Markets

Trump Isn’t to Blame for Everything, But He Does Own Wednesday's Drop

It is hard to garner sympathy for politicians, but there are often times when an objective analysis indicates that our political leaders get a raw deal when it comes to the economy. As I have said many times in the past, the U.S. economy generally does its own thing in spite of, not because of, politicians, which usually makes it as absurd to criticize them when things go wrong as it is to heap praise on them when things go right. Even when they do enact policies that change the direction of the economy, it makes the economic conditions more reflective of past Presidential administrations and Congresses than the present. Still, when things go wrong, the President gets the blame.

The stock market, however, is, as we are often told, not the economy. And, as I watched the market tumble once again on Wednesday as the Fed raised rates, I was struck by the thought that the severity of that reaction was almost entirely down to Donald Trump. I realize that that will be an unpopular conclusion for many people, but I promise you it is not born out of any intentional political bias, just a rational analysis.

Let’s face it. The Fed didn’t do anything unexpected on Wednesday. The 25-basis point hike in the Fed Funds rate was exactly what the market expected and had priced in, and the softer tone on future decisions that emphasized awareness of data was what most of us thought traders were seeking. Despite that, as you can see from the chart below, the S&P 500 dropped rapidly from its intraday highs as the announcement was made and during the subsequent press conference.

Stocks have been falling for some time, so there was no “buy the rumor, sell the fact” effect here. The reaction therefore only makes sense if, despite the news being precisely what had been expected for a while, it was still somehow perceived as disappointing. That is where Donald Trump comes in. His tweets leading up to the decision did two seemingly contradictory things. They raised hope among some that the Fed would change course, while simultaneously ensuring they would not.

The hope came from the fact that Fed Chair Jerome Powell is a Trump appointee. Some people evidently believed that made him more likely to do the bidding of his political master, but that was to ignore who Jay Powell is. As I wrote when his appointment was first revealed, Powell is a Republican, but his history at the Carlyle Group and as a central banker show that he doesn’t always follow any party line. Up to this point at least, he has shown himself to be an astute businessman and an independent thinker, and long may he continue in that vein.

However, it is that determination to be independent that forced the Fed’s hand on Wednesday. Once Trump started tweeting that they should not raise rates, the FOMC would have felt obligated to do so. Even if some members of the committee thought that the slight softening evident in data merited a pause in the hikes, the fact that that would make it look like the Fed was giving in to political pressure made that impossible. The Fed’s independence, and the appearance of such, is far more important than any short-term concerns.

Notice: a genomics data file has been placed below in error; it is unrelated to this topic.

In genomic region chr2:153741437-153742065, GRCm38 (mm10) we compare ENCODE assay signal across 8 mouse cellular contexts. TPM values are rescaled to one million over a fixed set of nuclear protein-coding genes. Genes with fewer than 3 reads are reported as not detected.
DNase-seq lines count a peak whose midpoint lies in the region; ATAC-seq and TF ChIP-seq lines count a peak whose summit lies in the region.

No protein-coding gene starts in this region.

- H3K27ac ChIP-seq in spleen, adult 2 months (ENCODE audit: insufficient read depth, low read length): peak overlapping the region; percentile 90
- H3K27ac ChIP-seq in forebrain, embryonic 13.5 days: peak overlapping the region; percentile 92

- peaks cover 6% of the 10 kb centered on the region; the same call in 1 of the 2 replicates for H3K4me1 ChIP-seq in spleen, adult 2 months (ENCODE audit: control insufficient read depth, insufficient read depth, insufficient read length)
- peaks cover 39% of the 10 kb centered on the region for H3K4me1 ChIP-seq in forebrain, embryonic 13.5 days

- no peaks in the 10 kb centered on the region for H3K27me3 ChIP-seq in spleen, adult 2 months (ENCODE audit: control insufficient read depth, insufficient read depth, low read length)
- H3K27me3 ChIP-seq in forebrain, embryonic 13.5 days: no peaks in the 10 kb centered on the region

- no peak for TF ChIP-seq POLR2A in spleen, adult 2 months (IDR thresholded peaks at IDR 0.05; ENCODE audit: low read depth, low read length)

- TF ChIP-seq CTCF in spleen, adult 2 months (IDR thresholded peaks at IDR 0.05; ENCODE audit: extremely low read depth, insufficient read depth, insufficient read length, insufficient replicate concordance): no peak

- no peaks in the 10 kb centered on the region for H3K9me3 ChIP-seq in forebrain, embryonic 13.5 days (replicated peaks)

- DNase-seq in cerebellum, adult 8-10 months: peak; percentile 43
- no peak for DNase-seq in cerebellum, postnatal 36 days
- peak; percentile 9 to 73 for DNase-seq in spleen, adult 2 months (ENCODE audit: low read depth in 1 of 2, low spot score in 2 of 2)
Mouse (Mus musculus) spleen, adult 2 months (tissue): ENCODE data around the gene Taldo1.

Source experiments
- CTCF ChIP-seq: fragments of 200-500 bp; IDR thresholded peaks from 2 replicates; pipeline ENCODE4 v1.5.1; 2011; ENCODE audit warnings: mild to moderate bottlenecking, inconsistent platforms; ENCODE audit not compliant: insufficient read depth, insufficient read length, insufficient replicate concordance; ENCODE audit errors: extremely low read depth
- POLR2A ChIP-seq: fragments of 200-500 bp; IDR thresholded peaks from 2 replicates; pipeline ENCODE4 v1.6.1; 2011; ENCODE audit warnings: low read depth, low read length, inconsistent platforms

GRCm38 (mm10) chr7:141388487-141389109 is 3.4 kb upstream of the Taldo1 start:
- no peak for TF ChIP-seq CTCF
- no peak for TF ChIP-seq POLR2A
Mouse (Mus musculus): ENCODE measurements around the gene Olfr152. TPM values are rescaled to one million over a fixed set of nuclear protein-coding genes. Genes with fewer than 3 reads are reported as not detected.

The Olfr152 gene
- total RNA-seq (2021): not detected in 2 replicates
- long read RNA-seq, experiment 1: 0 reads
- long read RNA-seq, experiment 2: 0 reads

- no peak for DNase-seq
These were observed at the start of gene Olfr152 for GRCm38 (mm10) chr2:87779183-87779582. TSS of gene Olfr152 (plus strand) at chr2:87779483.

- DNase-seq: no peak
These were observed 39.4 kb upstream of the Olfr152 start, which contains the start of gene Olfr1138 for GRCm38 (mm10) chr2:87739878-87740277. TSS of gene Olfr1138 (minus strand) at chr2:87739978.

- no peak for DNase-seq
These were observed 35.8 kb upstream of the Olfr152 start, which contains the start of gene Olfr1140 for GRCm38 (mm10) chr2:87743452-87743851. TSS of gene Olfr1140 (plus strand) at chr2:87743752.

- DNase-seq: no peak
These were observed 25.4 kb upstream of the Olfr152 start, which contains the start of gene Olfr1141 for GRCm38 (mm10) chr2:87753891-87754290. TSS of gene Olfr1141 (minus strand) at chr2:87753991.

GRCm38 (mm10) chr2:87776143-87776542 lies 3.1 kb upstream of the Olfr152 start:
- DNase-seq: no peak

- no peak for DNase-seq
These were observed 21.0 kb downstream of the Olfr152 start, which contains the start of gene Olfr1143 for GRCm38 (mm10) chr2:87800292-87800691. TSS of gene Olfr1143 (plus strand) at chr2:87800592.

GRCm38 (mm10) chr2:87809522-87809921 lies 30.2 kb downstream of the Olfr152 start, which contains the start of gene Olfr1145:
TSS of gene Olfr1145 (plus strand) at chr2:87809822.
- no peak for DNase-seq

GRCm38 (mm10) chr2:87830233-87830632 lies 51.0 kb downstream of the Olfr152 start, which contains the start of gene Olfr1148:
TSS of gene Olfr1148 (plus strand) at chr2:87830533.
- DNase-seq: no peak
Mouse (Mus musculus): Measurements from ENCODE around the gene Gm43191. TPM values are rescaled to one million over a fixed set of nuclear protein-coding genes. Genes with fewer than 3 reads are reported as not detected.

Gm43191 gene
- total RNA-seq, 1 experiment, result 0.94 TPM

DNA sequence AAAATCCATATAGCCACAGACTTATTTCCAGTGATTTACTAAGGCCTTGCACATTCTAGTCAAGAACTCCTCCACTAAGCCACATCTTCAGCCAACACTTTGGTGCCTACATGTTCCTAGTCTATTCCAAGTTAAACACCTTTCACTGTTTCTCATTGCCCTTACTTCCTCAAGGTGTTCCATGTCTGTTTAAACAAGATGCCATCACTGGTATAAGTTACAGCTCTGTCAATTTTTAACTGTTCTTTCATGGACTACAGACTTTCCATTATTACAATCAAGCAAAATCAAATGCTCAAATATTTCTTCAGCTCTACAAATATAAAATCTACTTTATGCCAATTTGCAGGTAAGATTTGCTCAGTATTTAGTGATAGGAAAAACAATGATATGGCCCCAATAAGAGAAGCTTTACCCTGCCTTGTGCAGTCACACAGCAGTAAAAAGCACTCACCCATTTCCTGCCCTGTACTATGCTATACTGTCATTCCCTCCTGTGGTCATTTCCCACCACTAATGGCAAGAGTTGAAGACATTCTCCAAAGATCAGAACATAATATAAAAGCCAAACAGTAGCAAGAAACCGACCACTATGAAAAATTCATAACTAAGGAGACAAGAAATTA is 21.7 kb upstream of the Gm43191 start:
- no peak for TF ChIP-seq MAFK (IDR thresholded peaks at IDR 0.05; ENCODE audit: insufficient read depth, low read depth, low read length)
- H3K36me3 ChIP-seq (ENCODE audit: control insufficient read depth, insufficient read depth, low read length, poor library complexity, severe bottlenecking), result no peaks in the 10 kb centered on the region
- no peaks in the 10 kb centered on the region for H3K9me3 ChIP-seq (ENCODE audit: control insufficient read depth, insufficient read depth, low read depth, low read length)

One could argue that all of this volatility is Donald Trump’s fault. The effects of tariffs on the U.S. and the global economy is one of the things on traders’ minds, for example, and there is no way of knowing what influence the upcoming conclusion of the Mueller report is having on investors’ decisions to unload U.S. equity positions. That, however, is to fall into the trap I mentioned earlier. Cyclicality is probably far more on the minds of sellers right now than politics. Since World War II, the average time between U.S. recessions has been just under six and a half years, and the last one ended around nine and a half years ago. You could say we are due.

In that context, acting in expectation of a downturn soon is simply logical. Protectionist policies and political turmoil don’t help, but then we were only as high as we were in October because of the market’s positive reaction to tax cuts and deregulation. If you blame the President for the 15% drop in the S&P over the last couple of months, you also have to give him credit for the 41% rise that followed his election, something I’m sure his critics would be reluctant to do.

Wednesday, however, was different. The only logical explanation for an otherwise illogical reaction to expected news is that Trump’s attempts to influence the decision and make things better backfired. Your view on who, if anybody, to blame for the two-month drop probably depends on your political views, but whatever they may be, Wednesday’s losses can be attributed to Trump.

The views and opinions expressed herein are the views and opinions of the author and do not necessarily reflect those of Nasdaq, Inc.


The views and opinions expressed herein are the views and opinions of the author and do not necessarily reflect those of Nasdaq, Inc.

Martin Tillier

Martin Tillier spent years working in the Foreign Exchange market, which required an in-depth understanding of both the world’s markets and psychology and techniques of traders. In 2002, Martin left the markets, moved to the U.S., and opened a successful wine store, but the lure of the financial world proved too strong, leading Martin to join a major firm as financial advisor.

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